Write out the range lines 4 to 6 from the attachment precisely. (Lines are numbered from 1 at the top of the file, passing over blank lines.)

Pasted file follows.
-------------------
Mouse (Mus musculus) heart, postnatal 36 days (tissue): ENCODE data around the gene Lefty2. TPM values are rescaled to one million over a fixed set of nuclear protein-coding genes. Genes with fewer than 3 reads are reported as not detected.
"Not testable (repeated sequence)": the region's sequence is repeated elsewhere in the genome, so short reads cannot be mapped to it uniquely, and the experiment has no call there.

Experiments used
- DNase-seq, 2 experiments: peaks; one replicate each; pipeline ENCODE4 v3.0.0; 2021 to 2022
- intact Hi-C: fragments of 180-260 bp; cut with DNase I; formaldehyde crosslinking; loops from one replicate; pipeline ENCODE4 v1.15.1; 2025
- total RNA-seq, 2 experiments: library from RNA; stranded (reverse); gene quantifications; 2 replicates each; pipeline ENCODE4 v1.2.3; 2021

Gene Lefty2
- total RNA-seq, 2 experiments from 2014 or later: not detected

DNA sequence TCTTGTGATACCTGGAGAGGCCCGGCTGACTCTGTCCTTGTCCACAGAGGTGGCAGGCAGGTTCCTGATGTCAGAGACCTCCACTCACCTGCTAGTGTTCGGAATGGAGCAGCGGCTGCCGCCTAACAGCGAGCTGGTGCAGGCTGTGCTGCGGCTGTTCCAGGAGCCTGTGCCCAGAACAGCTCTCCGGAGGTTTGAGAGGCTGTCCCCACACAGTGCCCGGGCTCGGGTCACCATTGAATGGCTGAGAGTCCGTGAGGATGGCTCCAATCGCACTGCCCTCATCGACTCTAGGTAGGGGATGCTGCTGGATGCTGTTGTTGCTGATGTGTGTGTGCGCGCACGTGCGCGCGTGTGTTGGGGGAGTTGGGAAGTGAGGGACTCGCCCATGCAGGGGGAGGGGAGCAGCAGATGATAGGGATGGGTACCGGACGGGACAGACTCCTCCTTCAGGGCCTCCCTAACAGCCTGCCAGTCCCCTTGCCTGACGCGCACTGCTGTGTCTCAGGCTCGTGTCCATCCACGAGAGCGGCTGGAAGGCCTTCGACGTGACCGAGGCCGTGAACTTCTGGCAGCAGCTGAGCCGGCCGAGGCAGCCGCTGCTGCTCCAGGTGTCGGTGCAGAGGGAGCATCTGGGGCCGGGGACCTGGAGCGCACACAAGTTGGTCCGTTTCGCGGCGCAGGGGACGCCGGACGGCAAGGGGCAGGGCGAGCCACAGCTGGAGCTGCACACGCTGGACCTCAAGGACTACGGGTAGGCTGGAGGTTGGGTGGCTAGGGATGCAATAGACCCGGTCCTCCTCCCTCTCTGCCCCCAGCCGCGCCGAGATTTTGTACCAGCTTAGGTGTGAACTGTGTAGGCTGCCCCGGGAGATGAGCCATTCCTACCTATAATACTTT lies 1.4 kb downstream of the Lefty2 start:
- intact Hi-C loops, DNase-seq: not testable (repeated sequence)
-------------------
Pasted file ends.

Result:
- DNase-seq, 2 experiments: peaks; one replicate each; pipeline ENCODE4 v3.0.0; 2021 to 2022
- intact Hi-C: fragments of 180-260 bp; cut with DNase I; formaldehyde crosslinking; loops from one replicate; pipeline ENCODE4 v1.15.1; 2025
- total RNA-seq, 2 experiments: library from RNA; stranded (reverse); gene quantifications; 2 replicates each; pipeline ENCODE4 v1.2.3; 2021